Monday Ministerial Musings
By Rev. Mark William Ennis
2021 Blog Number 26
June 28, 2021
Driving Out Demons
On the Monday that this is posted I will be conducting a burial service for a man who grew up in our congregation. He died, troubled and alone in an SRO (single room occupancy) in a city a few miles away from our town which was his childhood home. In recent years I administered a special needs trust for the man set up for him by his late mother. This funeral and burial have been some of the most difficult that I have done in the last thirty-seven years of ministry.
This gentleman grew up in the church. He succeeded at everything he tried. He was a gifted musician and graduated at the top of his graduating class in high school. Later he graduated from an engineering college and taught there for a while. He received his master’s degree and was one dissertation short of his PHD.
I didn’t know him in those days. I only knew a different person. The person that I knew suffered from two different mental health disorders and refused to take medication. The person I knew self-medicated with alcohol and chained smoked tobacco. At times, I believe, he smoked other things as well. His sister told me that he was fine until college but then something “snaped” in him and he was never the same after that.
His mother, a Godly woman, prayed for him until the day she died. She was very patient with him by allowing him to live with her. I suspect that at times he was abusive to her but she would never discuss this. I prayed for the man and tried to engage with him but he would never engage. He claimed to be an atheist and told me to start reading Nietzsche.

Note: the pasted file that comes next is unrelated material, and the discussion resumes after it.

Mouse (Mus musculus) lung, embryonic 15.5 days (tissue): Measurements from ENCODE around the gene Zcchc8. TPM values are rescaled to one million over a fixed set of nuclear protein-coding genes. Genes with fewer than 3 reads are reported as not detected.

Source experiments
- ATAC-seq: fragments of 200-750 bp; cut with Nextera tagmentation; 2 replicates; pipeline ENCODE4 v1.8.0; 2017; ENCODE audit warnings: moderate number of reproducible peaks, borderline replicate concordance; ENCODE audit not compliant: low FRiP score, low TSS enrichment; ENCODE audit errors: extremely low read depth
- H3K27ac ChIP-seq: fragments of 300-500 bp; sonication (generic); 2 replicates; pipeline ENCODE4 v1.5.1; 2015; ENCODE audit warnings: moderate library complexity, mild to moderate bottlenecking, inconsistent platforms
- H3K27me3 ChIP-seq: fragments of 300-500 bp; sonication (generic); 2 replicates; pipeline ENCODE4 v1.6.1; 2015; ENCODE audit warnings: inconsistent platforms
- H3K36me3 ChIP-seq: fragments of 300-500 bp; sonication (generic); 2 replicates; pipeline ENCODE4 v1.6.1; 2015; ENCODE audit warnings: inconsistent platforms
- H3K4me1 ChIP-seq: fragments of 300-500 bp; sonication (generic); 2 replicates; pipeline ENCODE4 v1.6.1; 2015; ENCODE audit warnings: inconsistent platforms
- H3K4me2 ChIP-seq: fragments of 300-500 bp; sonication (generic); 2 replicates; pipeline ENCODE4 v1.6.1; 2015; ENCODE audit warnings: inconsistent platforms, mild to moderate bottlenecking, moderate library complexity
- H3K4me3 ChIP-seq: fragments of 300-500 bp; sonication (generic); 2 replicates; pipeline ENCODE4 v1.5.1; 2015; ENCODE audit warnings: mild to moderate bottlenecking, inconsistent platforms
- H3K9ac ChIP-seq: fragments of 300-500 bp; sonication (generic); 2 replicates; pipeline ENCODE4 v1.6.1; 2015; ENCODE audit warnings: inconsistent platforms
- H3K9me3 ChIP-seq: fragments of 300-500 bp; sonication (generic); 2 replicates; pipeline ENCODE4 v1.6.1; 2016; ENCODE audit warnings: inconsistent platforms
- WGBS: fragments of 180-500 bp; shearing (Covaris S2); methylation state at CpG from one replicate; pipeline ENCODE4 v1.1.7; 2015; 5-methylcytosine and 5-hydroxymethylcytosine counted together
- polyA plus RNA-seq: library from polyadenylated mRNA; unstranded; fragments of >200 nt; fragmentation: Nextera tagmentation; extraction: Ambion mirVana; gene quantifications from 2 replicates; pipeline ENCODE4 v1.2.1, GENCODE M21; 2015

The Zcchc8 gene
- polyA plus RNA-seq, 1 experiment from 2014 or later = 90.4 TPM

Jesus gave power to his disciples to drive out demons. I have never demonstrated such power. I was never able to reach him or help him improve his quality of life. He died alone in his litter-strewn room, surrounded by his piles of hoarded collections.
When I received word of his death I struggled with guilt. What more might I have done for him? How could I have reached him? Since then, while helping his sister prepare for the wake and the funeral I keep asking myself what to say. How does one do a funeral for such a bright star that crashed so fast and far?
The answer came to me as I sorted through some of his old papers. I found his baptismal certificate among his papers. It was near the top of the pile in a folder of important papers. I assume, because of its placement, that he valued it despite calling himself an atheist. For all his demons and troubles, he belongs to Christ. I could not drive his demons out, but Christ has. His troubles and tears are over and that is something to celebrate. May the bells of heaven ring. He has been restored to what he was created to be.
To read more of Pastor Mark’s writings, please order a copy of his book: https://deepriverbooks.com/books/the-circle-of-seven/
Christians seem desperate for validation, to the point of trying to convince themselves that an atheist really wasn’t.
Considering that Christians can’t agree on what baptism means, there is no reason to think anyone belongs to some magical being that cannot be shown to exist.
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